Former Olympian and Volleyball Legend Rita “The Rockett” Crockett Talks Shop With Us in Her Hometown of San Antonio, Texas

It’s not everyday that you have the privilege to sit down with a former Olympian. As the second stop of the NVL Pro tour took us to San Antonio, Texas, we caught up with volleyball legend Rita “The Rockett” Crockett in her hometown to talk about the past and future of her favorite sport and how she earned her infamous nickname.Rita Crockett

You’re from San Antonio. How does it feel to be back in your hometown watching volleyball and how is this experience different from years past?

It’s amazing being back in San Antonio because I don’t get to visit often. I’m here watching my favorite sport with a lot of my old high school buddies who I haven’t seen in thirty years. My daughter, Marri, is here with me as well and it’s just so nice to relax and enjoy the wonderful company around me.

What differences do you notice in terms of what volleyball was years ago and what it has become today?

The sport is blowing up. Beach volleyball is one of the most popular sports in the world and it’s growing rapidly in America as well. I’ve also noticed a trend in younger players showing interest in volleyball because, unlike other sports, there is not a lot of down time. When you’re playing on a team of two, no one is being sat out on the bench and you are able to learn the game faster.

Did you pick up the game at a very young age?

I got started playing volleyball in high school. I played every sport – I ran track, played basketball and played volleyball. By the time I went to college, I earned a full scholarship for both basketball and volleyball. After my freshman year, though, it became a lot to balance, so I decided to really focus my energy to one sport, and I chose volleyball. Then, during my junior year, the USA coach invited me to the national team and that is where my real international career began.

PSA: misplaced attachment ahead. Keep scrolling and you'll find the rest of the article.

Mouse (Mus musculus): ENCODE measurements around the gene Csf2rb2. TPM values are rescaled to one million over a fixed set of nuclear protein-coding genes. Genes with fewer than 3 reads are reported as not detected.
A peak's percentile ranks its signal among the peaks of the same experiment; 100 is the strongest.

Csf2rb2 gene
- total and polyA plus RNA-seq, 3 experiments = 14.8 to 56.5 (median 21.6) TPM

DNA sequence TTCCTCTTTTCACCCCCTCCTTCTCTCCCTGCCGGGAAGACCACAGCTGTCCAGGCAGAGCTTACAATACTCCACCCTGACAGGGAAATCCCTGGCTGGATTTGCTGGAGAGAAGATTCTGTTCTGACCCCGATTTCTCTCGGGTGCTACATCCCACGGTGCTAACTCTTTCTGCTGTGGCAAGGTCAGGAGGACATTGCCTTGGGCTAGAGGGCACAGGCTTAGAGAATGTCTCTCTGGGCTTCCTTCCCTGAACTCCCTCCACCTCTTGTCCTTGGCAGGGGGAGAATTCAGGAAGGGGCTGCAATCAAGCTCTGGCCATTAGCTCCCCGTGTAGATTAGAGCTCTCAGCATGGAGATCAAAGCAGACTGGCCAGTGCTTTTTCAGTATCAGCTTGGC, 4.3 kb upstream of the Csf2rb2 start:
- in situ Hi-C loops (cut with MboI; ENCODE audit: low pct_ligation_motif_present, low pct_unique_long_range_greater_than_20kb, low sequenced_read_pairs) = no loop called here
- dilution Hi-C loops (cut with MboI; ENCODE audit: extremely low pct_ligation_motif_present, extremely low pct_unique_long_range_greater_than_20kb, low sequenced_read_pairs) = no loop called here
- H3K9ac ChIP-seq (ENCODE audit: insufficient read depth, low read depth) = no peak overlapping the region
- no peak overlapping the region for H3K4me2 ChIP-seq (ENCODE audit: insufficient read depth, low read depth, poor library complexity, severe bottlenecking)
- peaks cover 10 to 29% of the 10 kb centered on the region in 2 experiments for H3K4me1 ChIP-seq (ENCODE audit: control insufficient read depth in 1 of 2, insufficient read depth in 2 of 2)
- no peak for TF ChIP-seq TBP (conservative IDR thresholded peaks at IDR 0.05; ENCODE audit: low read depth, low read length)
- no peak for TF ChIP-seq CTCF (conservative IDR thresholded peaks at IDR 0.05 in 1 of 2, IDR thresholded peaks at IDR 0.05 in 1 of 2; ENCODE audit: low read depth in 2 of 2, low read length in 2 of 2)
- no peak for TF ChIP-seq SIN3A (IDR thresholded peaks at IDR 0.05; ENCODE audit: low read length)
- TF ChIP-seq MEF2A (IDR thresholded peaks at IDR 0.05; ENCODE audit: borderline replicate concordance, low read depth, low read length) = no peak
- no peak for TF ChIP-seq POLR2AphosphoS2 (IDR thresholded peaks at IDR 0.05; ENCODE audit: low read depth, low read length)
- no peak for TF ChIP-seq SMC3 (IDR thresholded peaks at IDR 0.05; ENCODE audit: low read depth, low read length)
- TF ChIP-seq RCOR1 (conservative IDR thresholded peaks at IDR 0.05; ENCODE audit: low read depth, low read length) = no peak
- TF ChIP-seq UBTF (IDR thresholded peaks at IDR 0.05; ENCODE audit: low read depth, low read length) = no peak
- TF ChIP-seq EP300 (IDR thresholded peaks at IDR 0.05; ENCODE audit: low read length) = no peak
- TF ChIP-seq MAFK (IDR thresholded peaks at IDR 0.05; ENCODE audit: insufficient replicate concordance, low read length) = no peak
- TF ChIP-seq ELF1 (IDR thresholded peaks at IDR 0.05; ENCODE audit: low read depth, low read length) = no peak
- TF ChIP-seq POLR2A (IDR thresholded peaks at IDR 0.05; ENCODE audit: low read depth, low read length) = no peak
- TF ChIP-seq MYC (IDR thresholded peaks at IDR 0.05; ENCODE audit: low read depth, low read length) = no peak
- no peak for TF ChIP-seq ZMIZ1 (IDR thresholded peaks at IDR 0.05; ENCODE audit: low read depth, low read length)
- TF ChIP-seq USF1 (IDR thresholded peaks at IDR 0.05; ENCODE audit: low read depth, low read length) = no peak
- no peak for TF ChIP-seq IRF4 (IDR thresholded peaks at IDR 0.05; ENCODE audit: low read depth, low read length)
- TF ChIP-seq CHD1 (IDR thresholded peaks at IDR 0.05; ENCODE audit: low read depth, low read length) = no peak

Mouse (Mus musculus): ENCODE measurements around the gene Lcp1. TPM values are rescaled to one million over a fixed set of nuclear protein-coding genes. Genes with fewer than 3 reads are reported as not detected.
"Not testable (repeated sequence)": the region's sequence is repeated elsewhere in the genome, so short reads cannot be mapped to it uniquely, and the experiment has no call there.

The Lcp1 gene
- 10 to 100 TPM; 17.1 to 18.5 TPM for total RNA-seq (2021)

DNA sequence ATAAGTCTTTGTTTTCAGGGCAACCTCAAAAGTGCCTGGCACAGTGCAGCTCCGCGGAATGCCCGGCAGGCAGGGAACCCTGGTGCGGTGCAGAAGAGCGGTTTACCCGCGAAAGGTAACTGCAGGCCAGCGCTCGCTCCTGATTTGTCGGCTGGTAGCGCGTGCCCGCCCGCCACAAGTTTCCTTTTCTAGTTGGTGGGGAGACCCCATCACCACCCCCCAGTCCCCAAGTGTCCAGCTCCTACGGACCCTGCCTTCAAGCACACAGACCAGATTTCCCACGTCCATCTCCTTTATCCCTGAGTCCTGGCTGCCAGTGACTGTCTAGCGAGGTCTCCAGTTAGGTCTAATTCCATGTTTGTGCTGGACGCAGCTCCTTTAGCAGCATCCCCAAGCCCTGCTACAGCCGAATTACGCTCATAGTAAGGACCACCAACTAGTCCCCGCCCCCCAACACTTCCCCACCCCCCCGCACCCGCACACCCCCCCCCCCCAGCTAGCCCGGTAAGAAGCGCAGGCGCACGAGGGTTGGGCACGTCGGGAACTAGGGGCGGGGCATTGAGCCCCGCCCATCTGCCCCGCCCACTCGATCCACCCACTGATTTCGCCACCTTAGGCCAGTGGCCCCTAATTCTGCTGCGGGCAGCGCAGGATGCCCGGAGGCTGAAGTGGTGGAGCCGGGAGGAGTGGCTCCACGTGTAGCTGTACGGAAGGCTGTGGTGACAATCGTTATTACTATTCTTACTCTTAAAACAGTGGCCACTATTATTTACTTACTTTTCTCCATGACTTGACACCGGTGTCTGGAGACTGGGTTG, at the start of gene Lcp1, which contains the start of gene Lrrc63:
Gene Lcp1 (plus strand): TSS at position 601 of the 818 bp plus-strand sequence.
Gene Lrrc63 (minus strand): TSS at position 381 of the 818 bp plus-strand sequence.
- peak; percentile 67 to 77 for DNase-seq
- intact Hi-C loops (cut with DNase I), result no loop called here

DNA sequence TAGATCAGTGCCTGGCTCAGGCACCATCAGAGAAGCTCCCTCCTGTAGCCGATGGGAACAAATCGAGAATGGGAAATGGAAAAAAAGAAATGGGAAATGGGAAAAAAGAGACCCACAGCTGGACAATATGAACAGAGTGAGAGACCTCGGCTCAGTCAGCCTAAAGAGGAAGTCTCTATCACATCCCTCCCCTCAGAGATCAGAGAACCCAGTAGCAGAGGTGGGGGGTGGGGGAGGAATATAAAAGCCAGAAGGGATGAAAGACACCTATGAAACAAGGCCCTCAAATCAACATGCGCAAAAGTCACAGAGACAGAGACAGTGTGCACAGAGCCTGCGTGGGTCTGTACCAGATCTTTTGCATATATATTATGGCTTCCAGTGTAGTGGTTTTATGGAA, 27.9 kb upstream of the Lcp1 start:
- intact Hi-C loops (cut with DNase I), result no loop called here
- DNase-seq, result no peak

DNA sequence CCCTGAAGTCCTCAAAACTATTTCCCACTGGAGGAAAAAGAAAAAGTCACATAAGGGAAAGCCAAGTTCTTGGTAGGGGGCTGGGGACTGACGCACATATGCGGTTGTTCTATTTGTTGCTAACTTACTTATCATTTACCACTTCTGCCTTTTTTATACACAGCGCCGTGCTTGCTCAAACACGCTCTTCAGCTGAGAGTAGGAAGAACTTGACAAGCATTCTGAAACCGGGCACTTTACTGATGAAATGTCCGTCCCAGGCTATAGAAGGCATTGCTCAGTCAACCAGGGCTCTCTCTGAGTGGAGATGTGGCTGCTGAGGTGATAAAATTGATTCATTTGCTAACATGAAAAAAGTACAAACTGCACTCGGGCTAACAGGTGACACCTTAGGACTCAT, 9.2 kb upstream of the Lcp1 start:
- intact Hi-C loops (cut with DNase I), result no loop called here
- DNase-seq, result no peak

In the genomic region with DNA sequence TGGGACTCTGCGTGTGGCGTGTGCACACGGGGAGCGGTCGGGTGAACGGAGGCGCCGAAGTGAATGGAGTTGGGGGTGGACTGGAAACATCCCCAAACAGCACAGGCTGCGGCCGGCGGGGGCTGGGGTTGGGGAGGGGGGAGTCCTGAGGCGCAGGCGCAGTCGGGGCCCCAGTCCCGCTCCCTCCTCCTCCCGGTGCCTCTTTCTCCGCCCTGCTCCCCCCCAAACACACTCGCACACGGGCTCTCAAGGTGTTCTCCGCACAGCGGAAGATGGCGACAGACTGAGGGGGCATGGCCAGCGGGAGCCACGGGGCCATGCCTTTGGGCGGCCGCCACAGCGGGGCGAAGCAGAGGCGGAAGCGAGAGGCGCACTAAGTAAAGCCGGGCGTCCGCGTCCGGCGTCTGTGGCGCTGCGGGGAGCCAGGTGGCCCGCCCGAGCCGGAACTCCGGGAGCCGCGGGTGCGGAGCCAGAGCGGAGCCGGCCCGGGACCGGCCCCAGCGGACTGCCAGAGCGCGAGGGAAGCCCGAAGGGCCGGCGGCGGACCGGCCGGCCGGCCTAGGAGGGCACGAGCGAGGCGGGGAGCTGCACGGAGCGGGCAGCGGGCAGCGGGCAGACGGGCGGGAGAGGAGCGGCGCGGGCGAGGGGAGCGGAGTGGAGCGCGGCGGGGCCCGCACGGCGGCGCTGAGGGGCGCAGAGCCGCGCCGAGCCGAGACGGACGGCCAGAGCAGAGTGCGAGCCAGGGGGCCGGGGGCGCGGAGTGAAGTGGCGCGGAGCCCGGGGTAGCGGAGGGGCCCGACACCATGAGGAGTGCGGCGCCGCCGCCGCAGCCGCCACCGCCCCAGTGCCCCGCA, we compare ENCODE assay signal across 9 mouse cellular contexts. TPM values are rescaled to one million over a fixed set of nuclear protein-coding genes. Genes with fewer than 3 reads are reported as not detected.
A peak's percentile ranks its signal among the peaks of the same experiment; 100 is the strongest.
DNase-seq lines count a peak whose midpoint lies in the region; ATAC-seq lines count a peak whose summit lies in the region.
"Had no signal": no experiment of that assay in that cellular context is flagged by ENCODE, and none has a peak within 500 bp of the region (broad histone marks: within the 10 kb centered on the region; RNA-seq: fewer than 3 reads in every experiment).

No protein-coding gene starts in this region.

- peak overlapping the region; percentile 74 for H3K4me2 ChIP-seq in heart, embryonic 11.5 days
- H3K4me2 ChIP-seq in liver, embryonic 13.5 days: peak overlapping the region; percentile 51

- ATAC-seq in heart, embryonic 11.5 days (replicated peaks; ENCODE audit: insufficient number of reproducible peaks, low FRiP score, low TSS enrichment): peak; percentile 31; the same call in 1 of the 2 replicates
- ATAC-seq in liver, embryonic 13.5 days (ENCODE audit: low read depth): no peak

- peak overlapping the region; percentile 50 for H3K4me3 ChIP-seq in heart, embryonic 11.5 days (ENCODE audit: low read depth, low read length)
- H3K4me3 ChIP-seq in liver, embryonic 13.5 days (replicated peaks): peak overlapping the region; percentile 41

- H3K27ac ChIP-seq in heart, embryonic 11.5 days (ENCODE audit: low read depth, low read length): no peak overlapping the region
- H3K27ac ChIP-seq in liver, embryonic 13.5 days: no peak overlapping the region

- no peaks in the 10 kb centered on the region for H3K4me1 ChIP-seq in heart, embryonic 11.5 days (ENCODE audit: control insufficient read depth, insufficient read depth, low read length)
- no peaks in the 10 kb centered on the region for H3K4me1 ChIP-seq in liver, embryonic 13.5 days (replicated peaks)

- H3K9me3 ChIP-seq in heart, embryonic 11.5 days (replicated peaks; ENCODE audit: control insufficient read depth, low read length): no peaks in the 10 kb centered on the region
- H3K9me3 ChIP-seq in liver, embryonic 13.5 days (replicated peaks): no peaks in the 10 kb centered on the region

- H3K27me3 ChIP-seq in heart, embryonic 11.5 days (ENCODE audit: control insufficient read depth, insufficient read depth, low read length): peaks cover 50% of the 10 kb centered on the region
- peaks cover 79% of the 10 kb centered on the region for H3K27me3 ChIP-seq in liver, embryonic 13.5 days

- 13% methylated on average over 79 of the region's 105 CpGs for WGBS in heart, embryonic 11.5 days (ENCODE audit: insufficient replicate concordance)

Before you were invited to the USA national team, did you try out for the junior team?

During my junior year, my college coach took me to try out for the junior national team and I actually ended up getting cut the very first day because the coach decided I was too small (Crockett is 5’9”). Within that same year, though, the national coach saw me playing on a tournament and personally invited me to play on the national team. It was pretty wild.

You earned a spot on the 1980 and 1984 Women’s Olympic Volleyball team. How did it feel to represent your country and to take home the first medal for the United States Women’s Volleyball team?

We actually boycotted the 1980 Olympics. A lot of the athletes, including myself, were really upset that we didn’t get to compete. The passing years have brought some perspective, and now I’m able to understand why we were not able to compete in Moscow. There was a war going on at the time and Russia had invaded Afghanistan. We thought, “This is so political. Why are they bringing the athletes into this?” Now, I can see that it was a dangerous situation and they were protecting us. I can take a step back and understand that now. That was 1980 and thankfully, I was young enough to get another chance, and I ended up competing in the 1984 Olympics in L.A. and I took home a silver medal. Being a part of that and standing on that podium with my best buddies was a powerful moment.